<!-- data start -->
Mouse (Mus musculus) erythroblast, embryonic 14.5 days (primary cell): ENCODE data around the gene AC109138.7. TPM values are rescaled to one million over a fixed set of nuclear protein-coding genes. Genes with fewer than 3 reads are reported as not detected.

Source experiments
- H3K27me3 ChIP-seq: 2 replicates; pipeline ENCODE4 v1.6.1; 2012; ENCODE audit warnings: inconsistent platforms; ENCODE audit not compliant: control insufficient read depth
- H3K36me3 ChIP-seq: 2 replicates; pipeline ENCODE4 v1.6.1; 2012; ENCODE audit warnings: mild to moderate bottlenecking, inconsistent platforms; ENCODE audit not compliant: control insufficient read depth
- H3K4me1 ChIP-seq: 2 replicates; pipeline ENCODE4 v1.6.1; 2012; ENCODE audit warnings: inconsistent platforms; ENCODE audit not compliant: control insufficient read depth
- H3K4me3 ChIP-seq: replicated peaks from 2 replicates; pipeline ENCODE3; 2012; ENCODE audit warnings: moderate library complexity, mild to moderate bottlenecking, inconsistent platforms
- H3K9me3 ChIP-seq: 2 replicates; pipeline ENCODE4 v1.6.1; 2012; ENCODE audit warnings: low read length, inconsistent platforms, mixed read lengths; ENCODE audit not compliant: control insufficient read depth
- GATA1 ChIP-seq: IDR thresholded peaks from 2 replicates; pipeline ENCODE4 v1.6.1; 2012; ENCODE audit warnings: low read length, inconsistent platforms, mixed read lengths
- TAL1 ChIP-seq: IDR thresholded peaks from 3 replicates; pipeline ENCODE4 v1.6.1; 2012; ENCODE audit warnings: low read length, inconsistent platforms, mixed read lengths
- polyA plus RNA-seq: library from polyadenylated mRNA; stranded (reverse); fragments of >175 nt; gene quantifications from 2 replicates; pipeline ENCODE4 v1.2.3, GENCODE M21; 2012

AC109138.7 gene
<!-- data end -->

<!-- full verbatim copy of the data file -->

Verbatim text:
Mouse (Mus musculus) erythroblast, embryonic 14.5 days (primary cell): ENCODE data around the gene AC109138.7. TPM values are rescaled to one million over a fixed set of nuclear protein-coding genes. Genes with fewer than 3 reads are reported as not detected.

Source experiments
- H3K27me3 ChIP-seq: 2 replicates; pipeline ENCODE4 v1.6.1; 2012; ENCODE audit warnings: inconsistent platforms; ENCODE audit not compliant: control insufficient read depth
- H3K36me3 ChIP-seq: 2 replicates; pipeline ENCODE4 v1.6.1; 2012; ENCODE audit warnings: mild to moderate bottlenecking, inconsistent platforms; ENCODE audit not compliant: control insufficient read depth
- H3K4me1 ChIP-seq: 2 replicates; pipeline ENCODE4 v1.6.1; 2012; ENCODE audit warnings: inconsistent platforms; ENCODE audit not compliant: control insufficient read depth
- H3K4me3 ChIP-seq: replicated peaks from 2 replicates; pipeline ENCODE3; 2012; ENCODE audit warnings: moderate library complexity, mild to moderate bottlenecking, inconsistent platforms
- H3K9me3 ChIP-seq: 2 replicates; pipeline ENCODE4 v1.6.1; 2012; ENCODE audit warnings: low read length, inconsistent platforms, mixed read lengths; ENCODE audit not compliant: control insufficient read depth
- GATA1 ChIP-seq: IDR thresholded peaks from 2 replicates; pipeline ENCODE4 v1.6.1; 2012; ENCODE audit warnings: low read length, inconsistent platforms, mixed read lengths
- TAL1 ChIP-seq: IDR thresholded peaks from 3 replicates; pipeline ENCODE4 v1.6.1; 2012; ENCODE audit warnings: low read length, inconsistent platforms, mixed read lengths
- polyA plus RNA-seq: library from polyadenylated mRNA; stranded (reverse); fragments of >175 nt; gene quantifications from 2 replicates; pipeline ENCODE4 v1.2.3, GENCODE M21; 2012

AC109138.7 gene